Ten years ago, Chris McCulloh planned to enter medical school and fulfill his dream of becoming a surgeon. Instead, just months before he was to start med school, he ended up a patient. A freak accident—slipping on a hardwood floor, flying backwards, and landing neck-first on the edge of a glass coffee table—left him with both legs paralyzed at age 28. Undaunted, he deferred entering medical school for a year, undergoing surgery and spending months in rehab.
McCulloh has since finished medical school and recently completed a 2-year pediatric surgery research fellowship at Nationwide Children’s Hospital in Columbus, Ohio. He is now two-thirds of the way through his surgical residency at the Morristown (New Jersey) Medical Center, thanks to the assistance of a specialized wheelchair that allows him to stand nearly to his 6-foot-3 height and helps him perform five to six surgeries a day.
He’s received plenty of attention for being a surgeon with a disability. Along with several print media stories, he was interviewed in 2013 for CBS’ “The Doctors,” and in 2017, ABC’s “20/20” included McCulloh in an episode on physicians with disabilities. But it’s not the wheelchair that distinguishes McCulloh, says Gail Besner, a pediatric surgeon and researcher who hired McCulloh as a postdoctoral fellow. Rather, it’s his enthusiasm, natural research skills, and exceptional surgical prowess that make him special. Besner sees no reason why he won’t reach his goal of landing a highly competitive pediatric surgical residency. “I think he’s capable of doing anything he puts his mind to,” she says.
Pursuing a Dream
After the 2008 accident that left him paralyzed, McCulloh didn’t know how he would ever be able to perform surgery. But he found encouragement from the rehab physicians he worked with at Mount Sinai Hospital in New York City, as well as from several disabled physicians he met who had managed to succeed even before the 1990 Americans with Disabilities Act. He had never been one to back down from a challenge, so he headed to Case Western Reserve School of Medicine in Cleveland, Ohio, one of the schools that had accepted him before his accident. A plastic surgeon in Hawaii who also uses a wheelchair provided guidance to McCulloh about what he would need to do to become a surgeon, including finding and funding a standing wheelchair.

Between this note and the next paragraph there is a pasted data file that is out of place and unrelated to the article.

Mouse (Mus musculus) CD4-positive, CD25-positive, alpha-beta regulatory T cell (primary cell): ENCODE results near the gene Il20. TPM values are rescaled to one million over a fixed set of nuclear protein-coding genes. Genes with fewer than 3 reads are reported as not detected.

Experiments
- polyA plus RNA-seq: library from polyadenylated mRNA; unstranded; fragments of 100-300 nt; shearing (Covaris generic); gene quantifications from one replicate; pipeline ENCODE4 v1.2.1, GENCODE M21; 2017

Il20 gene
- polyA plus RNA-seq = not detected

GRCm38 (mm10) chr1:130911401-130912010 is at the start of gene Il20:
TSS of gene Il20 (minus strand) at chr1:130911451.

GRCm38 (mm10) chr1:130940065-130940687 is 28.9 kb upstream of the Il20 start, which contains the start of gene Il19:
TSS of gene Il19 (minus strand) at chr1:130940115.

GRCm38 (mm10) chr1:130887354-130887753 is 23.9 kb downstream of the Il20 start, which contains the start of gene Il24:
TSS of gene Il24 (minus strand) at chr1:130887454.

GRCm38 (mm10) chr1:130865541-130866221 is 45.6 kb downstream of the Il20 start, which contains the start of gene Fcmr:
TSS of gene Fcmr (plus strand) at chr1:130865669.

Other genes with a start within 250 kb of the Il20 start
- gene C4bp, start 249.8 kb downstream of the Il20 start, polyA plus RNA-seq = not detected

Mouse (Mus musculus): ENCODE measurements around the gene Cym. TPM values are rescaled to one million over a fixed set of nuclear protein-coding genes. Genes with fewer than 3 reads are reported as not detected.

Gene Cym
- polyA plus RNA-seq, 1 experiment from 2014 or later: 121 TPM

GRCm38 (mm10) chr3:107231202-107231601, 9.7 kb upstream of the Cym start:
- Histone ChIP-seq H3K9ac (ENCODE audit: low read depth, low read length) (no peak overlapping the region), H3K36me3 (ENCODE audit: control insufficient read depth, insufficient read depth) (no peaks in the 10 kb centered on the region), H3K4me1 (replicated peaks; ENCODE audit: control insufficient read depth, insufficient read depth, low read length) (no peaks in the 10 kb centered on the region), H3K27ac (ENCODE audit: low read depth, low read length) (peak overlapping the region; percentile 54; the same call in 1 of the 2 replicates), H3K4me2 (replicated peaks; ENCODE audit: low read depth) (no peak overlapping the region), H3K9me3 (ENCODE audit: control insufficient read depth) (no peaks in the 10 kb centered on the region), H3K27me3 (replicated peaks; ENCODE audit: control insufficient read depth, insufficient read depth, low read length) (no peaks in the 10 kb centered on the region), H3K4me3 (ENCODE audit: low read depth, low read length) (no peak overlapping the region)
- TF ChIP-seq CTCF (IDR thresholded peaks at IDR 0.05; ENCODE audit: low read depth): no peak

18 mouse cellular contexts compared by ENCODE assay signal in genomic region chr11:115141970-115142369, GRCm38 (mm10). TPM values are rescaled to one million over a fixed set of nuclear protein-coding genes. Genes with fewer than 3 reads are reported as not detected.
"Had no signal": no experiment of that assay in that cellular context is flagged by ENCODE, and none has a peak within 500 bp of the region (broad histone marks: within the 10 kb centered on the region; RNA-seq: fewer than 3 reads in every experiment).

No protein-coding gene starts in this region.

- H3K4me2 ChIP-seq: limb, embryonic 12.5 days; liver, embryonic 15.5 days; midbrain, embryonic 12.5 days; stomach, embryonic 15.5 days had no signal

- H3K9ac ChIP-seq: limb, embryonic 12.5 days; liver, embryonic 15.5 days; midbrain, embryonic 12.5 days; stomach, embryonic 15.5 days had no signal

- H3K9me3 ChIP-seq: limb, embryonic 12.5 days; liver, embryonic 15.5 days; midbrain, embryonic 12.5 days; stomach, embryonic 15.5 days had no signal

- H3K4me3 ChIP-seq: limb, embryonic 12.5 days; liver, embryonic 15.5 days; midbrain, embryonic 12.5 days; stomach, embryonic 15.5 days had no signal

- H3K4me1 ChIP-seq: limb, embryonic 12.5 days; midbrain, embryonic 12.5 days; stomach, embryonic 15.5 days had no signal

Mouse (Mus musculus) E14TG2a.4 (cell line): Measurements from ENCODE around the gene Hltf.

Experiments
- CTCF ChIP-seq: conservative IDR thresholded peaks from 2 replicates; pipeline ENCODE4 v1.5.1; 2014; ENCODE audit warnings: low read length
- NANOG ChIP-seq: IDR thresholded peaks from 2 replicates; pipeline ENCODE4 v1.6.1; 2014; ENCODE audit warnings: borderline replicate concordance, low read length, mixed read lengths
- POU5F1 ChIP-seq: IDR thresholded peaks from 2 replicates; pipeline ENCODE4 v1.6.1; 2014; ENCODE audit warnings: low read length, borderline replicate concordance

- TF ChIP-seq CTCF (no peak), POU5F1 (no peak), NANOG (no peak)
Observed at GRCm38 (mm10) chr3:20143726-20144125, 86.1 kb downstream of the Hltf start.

At Case Western, an encounter with a neurologist who worked with children inspired McCulloh to shadow a pediatric surgeon during his surgery rotation. By the end of that month, he had found his passion: performing life-saving surgery on children. It meant overcoming immense physical challenges and competing in one of the most sought-after specialties in medicine, but it was a dream he was determined to pursue.
Testing Treatments for Necrotizing Enterocolitis (NEC)
Although squeezing in 2 years of postdoctoral research alongside a veteran pediatric surgeon isn’t a mandatory part of the road to pediatric surgery, 80 to 85 percent of those who successfully earn a surgery residency take that path.
That’s how McCulloh found his way to longtime NIGMS grantee Besner, despite having no prior research experience. After Besner hired him, she discovered that McCulloh qualified for an NIGMS diversity supplement. The grant kickstarted McCulloh’s research and allowed him to attend conferences where he could network and present his award-winning findings.
Besner’s lab focuses on necrotizing enterocolitis (NEC), a disease that attacks the bowel and is a leading cause of death for premature infants. McCulloh chose to pursue findings from Besner’s lab suggesting that stem cells may protect against NEC. Using a NEC rat model, McCulloh tested whether certain types of stem cells were more effective than others. Four looked promising: mesenchymal stem cells derived from amniotic fluid and from bone marrow, and neural stem cells derived from amniotic fluid and from the neonatal gut.
However, using stem cells in premature babies raises potential problems, which include stimulating tumor growth. McCulloh examined whether he could get a similar effect using a product secreted by stem cells. He studied exosomes—messenger particles that leave the cell that created them and enter other cells. McCulloh separated exosomes from the various types of stem cells and injected them into NEC-afflicted rats. He discovered that exosomes were just as effective as stem cells against NEC. Besner’s lab also tracked their progress to see where they ended up and found exosomes in highest concentrations in damaged tissue, giving even more weight to the idea that they support healing.
“These findings support the potential for a noncell-based therapy for NEC in the future,” says Besner.
As for McCulloh, though he’s still passionate about surgery, he’s discovered a new outlet in Besner’s lab. “I find myself looking at problems I encounter clinically and thinking about how I could do a study to solve them,” he says. “My plan right now is to get through my residency and a pediatric fellowship, but then there’s a good chance I’ll start up my own lab. It feeds a need I have to find solutions to problems.”